A Stranger at Home: Paula Bohince Translates Umberto Saba
Thanks to great translators, AGNI readers get to know the writing of people working in a wide range of languages. We want you to hear from those translators. Today, the thoughts of Paula Bohince on the art of translating the poet Umberto Saba for Issue 82.
I’m grateful that my translation of Umberto Saba’s “Trieste” appeared in AGNI 82. I’m relatively new to translation, and what gave me the courage to try was a period of several years spent writing ekphrastic poems based on scroll paintings and woodblock prints from Japan’s Edo period (1603-1868). Sixty of them comprise my third poetry collection, Swallows and Waves, which was published by Sarabande in January 2016.
It was a life-changing experience to sit with these artworks and try to enact something akin to translation: bringing their essence to the surface while my own ideas formed, and trying to balance the two, or yield more to one side when the poem required it.
The art of translation feels so beautiful and strange to me because it seems to say, Live again, be born again through my body. Whether with Japanese visual artists or Italian poets, spending time in the company of those who lived and worked and died has been both deeply comforting and exciting. I love imagining the lives of others in different times and places. And translation seems like one of the most incredible forms of time travel, to sit across from another artist and listen to him, to ask questions, to answer back.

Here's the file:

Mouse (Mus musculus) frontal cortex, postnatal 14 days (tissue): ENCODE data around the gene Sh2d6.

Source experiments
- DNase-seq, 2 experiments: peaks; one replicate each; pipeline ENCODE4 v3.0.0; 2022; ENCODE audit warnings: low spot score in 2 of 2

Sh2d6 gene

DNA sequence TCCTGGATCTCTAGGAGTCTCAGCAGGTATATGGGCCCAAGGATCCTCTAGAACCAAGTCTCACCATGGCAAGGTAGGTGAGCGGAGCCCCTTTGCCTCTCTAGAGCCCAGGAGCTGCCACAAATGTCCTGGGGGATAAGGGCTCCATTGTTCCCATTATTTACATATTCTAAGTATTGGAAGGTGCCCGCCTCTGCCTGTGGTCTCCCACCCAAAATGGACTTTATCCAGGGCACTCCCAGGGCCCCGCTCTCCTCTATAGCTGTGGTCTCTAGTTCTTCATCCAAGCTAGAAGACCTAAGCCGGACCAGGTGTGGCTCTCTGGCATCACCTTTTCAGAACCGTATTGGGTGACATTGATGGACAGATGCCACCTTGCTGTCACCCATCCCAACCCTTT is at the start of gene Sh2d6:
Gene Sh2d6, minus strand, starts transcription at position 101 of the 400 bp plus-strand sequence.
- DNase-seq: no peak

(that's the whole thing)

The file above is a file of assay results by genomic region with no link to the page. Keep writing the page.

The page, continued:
My translations from the Italian begin first as attempts to understand and clarify before taking liberties with musicality and imagery. Since I find revision in my own work to be so pleasurable (working within confines), the turning over of alternate English words feels like trying various keys in a lock, or turning a kaleidoscope. The longer I look, the more the poem seems open to different possibilities, the dance of careful, conservative steps with more liberal leaps exciting to enact.
With Swallows and Waves, I also began by adhering very closely to the source text, in this case visual art, trying to imagine the implied narrative in the scene, to describe what I saw plainly (without metaphor), and to seek out meaningful aspects of the artist’s choices. I wanted to disappear (like a translator?) inside of them, and yet over time my own thoughts alighted in the poems, as though the visual art was a kind of psychological test. And these silent conversations felt so intimate that I became addicted to writing the poems: the pleasure of being a stranger in someone else’s house, feeling more and more at home.